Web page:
We are building a toolkit that can be used across a variety of sensing environments.

Bob Iannucci, Director, CyLab Mobility Research Center

“Sensing and telemetry [the process of collecting and transmitting data] are expensive. But LP-WANs and less expensive sensors have the potential to raise existing awareness of water hazards and to enable us to rethink how we manage our nation’s waterways. We are exploring if this approach is right for broader investment, and Pepperwood Preserve is a test bed,” says Jonathan Stock, director of the USGS National Innovation Center.

“Our Sentinel Site project is collecting detailed climate-hydrology-ecosystem data for the long term, to understand the impact of climate variability on our region’s watersheds and biodiversity. [Pepperwood] having burned over in the 2017 Northern California fires, our data sets are now an absolutely unique resource for understanding the role of fire in watershed processes in California’s Coast Ranges. By partnering with Pepperwood, USGS and CMU have the opportunity to contribute directly to short-term recovery and long-term resilience strategies for California as a whole,” says Lisa Micheli, president & CEO of the Pepperwood Foundation.

What lies ahead

The work Iannucci’s team is doing in the preserve is part of a larger CMU initiative called SMILE: the Synchronized Multi-sensor Integrated Learning Environment. “The concept is to have an array of dissimilar sensors that can be integrated, possibly on the fly, into a single homogenous system,” says Iannucci. For example, different kinds of sensors can be mounted on drones or road surfaces, and a unified, low-power, wide-area network can help bring all their data together. The environment can be anything: smart buildings, car-lined city streets, or grassy hills in California.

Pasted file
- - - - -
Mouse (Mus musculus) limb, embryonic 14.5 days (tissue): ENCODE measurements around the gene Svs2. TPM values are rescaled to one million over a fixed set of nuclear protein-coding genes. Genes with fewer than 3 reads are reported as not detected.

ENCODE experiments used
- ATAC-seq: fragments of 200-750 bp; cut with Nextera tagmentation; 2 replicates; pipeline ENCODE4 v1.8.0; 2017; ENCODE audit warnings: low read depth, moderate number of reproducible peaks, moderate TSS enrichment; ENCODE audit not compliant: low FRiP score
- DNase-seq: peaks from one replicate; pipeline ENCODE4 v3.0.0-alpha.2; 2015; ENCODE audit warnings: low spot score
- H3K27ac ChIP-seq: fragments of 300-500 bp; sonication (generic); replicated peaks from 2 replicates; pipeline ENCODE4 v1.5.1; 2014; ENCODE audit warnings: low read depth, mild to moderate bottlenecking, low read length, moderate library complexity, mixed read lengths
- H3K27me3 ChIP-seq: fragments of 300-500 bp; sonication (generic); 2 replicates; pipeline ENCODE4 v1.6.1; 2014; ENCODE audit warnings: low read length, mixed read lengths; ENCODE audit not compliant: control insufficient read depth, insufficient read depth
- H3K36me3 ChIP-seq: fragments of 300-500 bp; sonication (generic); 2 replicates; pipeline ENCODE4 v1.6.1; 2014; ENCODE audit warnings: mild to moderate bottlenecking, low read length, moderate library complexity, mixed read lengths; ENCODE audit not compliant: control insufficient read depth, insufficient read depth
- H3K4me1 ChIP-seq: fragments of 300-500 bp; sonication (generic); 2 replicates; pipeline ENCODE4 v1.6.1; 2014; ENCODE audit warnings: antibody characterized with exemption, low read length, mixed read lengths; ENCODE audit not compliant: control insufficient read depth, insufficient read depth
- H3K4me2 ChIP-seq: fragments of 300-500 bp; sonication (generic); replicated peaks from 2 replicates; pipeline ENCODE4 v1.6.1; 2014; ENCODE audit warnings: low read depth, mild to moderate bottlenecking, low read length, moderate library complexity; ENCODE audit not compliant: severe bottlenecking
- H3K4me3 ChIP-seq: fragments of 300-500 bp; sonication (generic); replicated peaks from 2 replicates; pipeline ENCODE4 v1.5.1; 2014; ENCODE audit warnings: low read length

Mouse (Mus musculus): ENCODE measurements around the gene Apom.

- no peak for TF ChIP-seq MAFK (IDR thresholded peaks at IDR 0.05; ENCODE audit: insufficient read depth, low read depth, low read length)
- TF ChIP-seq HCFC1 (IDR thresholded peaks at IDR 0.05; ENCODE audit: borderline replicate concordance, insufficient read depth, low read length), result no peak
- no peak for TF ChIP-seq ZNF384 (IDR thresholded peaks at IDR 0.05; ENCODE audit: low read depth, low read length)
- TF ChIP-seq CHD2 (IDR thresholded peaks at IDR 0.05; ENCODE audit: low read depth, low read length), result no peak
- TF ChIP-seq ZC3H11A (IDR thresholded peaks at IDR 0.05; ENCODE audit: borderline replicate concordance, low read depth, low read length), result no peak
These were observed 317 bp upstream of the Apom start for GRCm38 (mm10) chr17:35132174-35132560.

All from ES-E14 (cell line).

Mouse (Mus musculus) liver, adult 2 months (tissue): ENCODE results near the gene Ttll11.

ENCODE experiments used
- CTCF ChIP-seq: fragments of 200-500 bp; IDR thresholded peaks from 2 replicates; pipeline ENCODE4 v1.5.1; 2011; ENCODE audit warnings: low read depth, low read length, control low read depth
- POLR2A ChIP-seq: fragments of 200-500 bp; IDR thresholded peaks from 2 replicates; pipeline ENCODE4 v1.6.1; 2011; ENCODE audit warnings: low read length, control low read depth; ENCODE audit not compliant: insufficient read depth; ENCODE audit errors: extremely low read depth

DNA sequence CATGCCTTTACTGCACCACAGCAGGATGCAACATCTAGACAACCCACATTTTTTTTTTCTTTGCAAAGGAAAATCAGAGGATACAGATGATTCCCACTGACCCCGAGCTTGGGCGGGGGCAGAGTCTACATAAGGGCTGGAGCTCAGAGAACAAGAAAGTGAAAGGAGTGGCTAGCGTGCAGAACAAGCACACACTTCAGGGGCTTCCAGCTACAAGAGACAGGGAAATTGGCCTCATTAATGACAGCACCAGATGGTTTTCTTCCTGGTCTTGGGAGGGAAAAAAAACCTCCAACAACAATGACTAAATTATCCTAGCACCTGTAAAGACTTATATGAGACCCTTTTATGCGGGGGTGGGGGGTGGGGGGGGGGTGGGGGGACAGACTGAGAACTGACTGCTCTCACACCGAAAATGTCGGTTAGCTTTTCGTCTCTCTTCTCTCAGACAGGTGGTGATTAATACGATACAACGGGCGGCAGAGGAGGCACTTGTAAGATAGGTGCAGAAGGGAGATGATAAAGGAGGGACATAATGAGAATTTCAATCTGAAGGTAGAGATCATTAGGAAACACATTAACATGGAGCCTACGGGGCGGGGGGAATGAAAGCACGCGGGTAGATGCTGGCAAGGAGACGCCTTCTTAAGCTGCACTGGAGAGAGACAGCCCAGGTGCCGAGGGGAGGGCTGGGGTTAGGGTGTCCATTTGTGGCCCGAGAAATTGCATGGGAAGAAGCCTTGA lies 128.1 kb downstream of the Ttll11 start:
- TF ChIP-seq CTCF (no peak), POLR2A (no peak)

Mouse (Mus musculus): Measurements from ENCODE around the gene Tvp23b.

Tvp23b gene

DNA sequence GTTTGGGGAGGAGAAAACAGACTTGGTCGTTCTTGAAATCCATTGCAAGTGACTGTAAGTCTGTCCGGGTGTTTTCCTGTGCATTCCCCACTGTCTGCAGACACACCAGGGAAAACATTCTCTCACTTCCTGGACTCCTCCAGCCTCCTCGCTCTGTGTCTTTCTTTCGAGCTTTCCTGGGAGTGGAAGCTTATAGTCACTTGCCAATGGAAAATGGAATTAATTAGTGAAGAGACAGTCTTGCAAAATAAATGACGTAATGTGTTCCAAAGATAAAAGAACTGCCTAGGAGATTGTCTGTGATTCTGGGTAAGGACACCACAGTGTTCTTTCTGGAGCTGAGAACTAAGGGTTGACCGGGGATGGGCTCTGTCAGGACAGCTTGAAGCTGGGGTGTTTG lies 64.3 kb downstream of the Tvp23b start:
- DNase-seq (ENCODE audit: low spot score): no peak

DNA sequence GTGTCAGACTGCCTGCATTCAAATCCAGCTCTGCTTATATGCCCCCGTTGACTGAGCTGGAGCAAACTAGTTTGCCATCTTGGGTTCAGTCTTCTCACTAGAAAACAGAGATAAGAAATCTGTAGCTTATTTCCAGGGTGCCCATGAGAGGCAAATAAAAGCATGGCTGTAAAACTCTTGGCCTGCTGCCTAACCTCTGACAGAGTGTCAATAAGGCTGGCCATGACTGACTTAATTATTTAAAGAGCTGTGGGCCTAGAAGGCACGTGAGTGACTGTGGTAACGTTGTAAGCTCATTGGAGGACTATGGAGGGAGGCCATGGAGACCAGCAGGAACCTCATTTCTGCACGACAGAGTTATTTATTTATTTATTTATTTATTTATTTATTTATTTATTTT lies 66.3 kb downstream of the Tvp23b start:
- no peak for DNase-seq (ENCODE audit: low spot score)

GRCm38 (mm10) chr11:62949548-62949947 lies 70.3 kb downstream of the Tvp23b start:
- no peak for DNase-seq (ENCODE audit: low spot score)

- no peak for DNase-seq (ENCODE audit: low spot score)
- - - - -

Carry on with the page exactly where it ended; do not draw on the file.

“We are building a toolkit that can be used across a variety of sensing environments,” states Iannucci. The kit’s components include a family of flexible sensors, a unifying LP-WAN, and programming and reasoning tools for achieving low-power operation and making sense of collected data through a combination of traditional analysis and machine learning techniques.

“We would be pleased if the work we’re doing with the USGS was generalizable enough to be applied in other environments,” says Iannucci. He explains that deep sensor science—more sensors in more places—can provide hyper-local insights such as how changes in soil moisture benefit plant life or foretell mudslides. The wider a sensor network is, the better and earlier we can detect forest fires, air quality issues, erosion, and other conservation challenges. Today, the costs of installing and operating dense sensor networks are high; however, Iannucci suggests that this will change.

“Solving core problems related to low-power environmental sensing has the potential to substantially lower deployment and operational costs,” he says. “This can enable more sensors for the same investment and, with it, the ability to draw better-informed conclusions about the environment.”